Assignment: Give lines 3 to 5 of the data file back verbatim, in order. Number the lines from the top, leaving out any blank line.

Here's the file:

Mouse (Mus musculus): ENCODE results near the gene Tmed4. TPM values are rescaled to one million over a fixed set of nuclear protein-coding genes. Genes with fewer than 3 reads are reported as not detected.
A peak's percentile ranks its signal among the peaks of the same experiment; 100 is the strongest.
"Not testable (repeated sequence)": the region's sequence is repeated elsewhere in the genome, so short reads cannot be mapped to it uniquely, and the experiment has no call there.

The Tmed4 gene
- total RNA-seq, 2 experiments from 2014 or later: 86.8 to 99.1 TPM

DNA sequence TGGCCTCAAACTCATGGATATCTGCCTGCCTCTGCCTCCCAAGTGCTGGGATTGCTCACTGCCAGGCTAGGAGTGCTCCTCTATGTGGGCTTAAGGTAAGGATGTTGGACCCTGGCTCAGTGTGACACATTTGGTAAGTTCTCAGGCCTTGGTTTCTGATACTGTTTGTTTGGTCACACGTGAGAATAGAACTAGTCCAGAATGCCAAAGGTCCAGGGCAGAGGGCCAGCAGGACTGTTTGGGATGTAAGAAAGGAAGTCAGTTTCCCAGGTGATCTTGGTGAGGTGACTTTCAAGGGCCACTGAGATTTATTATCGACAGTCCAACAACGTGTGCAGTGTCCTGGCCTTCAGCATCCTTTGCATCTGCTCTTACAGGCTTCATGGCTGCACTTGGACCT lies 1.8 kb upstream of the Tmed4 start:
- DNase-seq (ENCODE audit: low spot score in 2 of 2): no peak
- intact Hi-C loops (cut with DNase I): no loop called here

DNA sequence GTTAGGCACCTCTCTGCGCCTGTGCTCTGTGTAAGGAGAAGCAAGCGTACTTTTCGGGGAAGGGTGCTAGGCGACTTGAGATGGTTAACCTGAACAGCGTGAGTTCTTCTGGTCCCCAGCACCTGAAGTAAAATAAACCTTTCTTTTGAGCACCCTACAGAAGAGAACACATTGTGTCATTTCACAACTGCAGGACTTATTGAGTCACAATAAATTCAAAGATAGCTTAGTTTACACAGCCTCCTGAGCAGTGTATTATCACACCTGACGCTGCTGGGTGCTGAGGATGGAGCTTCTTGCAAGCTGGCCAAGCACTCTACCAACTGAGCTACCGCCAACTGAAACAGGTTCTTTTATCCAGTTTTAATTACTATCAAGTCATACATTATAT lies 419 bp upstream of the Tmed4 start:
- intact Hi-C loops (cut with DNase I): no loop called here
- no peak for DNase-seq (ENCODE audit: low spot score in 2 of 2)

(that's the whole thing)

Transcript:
"Not testable (repeated sequence)": the region's sequence is repeated elsewhere in the genome, so short reads cannot be mapped to it uniquely, and the experiment has no call there.

The Tmed4 gene
- total RNA-seq, 2 experiments from 2014 or later: 86.8 to 99.1 TPM